Americans spend much more than people in most other countries on prescribed drugs.
That’s one finding in a new report, Health at a Glance 2015, from the Organisation for Economic Cooperation and Development (OECD).
The report noted that the total pharmaceutical spend by OECD countries in 2013 was $US800 billion. The US’ bill was the highest, and double the OECD average.
The data only cover retail spending, or medicines that are prescribed to patients or dispensed directly over the counter.
While pharmas are funded by a mix of private and public spending, governments’ share fell by about 3.2% on average between 2009 and 2013. After the financial crisis, several countries looked for ways to limit their total spending.
“Reduction of public pharmaceutical spending in most OECD countries was achieved by a wide range of policy measures, including reforms that have aimed to shift some of the burden of pharmaceutical spending away from the public purse to private payers,” the report said. “These measures included the delisting of products (i.e. excluding them from reimbursement) and the introduction or increase of user charges for retail prescription drugs.”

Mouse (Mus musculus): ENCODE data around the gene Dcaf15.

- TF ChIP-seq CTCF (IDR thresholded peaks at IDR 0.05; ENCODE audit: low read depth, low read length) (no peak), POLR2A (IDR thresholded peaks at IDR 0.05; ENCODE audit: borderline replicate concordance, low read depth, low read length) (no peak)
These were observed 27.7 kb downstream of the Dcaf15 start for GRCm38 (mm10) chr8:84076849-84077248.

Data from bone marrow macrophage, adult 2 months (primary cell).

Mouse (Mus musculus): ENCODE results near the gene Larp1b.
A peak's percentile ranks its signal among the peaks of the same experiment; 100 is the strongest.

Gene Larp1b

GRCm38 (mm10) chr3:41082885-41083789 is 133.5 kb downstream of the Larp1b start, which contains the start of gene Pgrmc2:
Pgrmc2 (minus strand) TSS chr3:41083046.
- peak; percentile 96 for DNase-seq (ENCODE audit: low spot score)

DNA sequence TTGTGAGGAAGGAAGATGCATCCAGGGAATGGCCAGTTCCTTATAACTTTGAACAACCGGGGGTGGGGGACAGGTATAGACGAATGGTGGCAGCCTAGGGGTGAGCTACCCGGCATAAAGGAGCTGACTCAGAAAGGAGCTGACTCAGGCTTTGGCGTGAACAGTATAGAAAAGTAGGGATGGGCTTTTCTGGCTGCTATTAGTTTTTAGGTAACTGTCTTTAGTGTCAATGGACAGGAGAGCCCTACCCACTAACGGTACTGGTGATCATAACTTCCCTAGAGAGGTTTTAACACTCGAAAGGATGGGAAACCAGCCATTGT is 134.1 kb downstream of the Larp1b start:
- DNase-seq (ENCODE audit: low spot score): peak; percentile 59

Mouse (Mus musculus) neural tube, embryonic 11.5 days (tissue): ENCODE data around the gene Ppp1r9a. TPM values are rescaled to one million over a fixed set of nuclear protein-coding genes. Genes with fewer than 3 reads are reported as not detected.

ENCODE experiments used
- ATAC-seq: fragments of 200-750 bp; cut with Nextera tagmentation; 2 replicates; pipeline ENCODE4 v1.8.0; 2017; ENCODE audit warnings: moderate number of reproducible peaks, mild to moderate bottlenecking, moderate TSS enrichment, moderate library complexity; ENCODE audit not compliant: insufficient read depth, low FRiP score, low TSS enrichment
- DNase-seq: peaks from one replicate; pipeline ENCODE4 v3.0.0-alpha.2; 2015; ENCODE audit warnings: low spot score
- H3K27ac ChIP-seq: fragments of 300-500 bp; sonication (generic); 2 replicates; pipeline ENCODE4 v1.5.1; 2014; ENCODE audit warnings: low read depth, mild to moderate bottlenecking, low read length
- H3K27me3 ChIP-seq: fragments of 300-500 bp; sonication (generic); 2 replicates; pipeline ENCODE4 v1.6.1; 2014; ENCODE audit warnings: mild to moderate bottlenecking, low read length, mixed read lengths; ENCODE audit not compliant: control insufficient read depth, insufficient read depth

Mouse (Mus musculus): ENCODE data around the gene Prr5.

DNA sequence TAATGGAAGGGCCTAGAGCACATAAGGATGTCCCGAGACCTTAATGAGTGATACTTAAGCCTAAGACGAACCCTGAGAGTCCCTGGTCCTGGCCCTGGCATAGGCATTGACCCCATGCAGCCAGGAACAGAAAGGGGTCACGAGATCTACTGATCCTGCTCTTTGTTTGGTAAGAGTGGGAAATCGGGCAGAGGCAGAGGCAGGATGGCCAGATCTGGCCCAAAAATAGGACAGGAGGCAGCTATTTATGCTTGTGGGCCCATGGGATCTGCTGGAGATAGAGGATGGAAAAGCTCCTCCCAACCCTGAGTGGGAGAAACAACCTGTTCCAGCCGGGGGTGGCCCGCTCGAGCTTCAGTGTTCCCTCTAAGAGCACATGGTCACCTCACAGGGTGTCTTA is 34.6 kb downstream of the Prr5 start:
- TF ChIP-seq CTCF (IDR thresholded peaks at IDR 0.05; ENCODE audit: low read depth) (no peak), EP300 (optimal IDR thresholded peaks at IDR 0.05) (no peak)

This chart breaks down spending by country in 2013:
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